Do you believe people should be punished for their mistakes, no matter how small?
Do you say things like “I’m only mean to people who deserve it?”
Are you known to judge people harshly for their mistakes?
Are you often angry and impatient with people who don’t meet your expectations?
Do you struggle to forgive others for small infractions and human imperfection?
Do you have a no excuses type mentality?
If so you may have the punitiveness schema.
This schema is defined by Jeffrey Young as “The belief that people should be harshly punished for making mistakes. Involves the tendency to be angry, intolerant, punitive, and impatient with those people (including oneself) who do not meet one’s expectations or standards. Usually includes a difficulty forgiving mistakes in oneself or others due to a reluctance to consider extenuating circumstances, or a difficulty allowing for human imperfection, or empathizing with feelings.
People with the punitiveness schema are often known to be moralistic and highly critical of others. They also often punish themselves harshly for small infractions or perceived failures. For example, many people who self-harm and deprive themselves of food have the punitiveness schema.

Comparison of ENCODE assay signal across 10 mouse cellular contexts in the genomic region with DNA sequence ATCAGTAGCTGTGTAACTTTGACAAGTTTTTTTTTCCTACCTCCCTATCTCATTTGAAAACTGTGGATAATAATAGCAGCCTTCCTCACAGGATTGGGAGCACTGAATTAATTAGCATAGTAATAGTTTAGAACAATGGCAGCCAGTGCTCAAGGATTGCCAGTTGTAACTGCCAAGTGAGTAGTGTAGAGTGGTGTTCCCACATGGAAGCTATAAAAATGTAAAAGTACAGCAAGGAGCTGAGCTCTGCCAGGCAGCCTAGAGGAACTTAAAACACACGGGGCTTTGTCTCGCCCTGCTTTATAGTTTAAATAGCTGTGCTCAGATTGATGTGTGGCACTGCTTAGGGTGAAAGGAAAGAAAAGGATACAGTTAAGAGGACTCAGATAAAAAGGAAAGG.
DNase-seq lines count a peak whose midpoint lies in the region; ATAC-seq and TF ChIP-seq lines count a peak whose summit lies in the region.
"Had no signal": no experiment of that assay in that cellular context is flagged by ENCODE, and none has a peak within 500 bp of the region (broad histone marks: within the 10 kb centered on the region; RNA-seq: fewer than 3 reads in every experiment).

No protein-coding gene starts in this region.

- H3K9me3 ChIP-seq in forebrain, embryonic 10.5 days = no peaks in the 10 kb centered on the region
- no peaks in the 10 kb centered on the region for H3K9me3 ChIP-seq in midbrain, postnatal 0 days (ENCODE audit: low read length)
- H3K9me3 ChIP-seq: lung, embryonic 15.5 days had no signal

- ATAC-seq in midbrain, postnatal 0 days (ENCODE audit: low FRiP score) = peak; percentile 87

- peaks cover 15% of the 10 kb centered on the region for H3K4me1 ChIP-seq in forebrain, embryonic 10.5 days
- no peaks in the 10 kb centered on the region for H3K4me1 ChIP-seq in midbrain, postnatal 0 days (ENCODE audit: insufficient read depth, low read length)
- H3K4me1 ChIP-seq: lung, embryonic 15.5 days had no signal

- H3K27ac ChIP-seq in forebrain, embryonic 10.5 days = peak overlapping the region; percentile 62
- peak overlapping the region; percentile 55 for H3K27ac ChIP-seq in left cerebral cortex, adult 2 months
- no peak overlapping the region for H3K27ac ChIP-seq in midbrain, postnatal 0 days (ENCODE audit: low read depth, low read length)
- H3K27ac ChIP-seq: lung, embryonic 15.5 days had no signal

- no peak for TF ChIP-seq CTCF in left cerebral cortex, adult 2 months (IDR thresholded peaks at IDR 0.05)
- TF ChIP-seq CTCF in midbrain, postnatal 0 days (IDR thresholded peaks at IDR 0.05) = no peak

People with this schema were often harshly criticised and/or punished in their childhood for mistakes. The experience of verbal and emotional abuse as a child is common in people with these schemas. They learn from their carers at young age that errors and imperfection are punishable. If you have this schema you may have been shown little empathy or forgiveness for the normal errors and mistakes children make.
When you have this schema it can take a toll on both you and your relationships. Not allowing yourself normal human imperfection means you are likely to have a harsh inner critic and experience high levels of distress when you make a mistake. You may feel lonely and disconnected from others who find your judgment and criticism overwhelming and then tend to disengage or avoid you. Or you may develop a coping mode that helps you deal with the pain of the schema but also prevents you from getting your emotional needs met.
Some ideas for healing this schema are considering the pros and cons of the schema. Learn and practice self-compassionate responses to situations that you generally are harsh or judgmental with others. If you are in therapy, especially schema therapy, your therapist will be modeling compassionate and forgiving responses rather than punitive. Together you will build and strengthen your Healthy Adult mode. The Healthy Adult part, is wise and compassionate, and this will help you become more compassionate towards yourself and others.
Reference: Young, J. E., Klosko, J. S., & Weishaar, M. E. (2003). Schema Therapy: A Practitioner’s Guide. New York: The Guilford Press.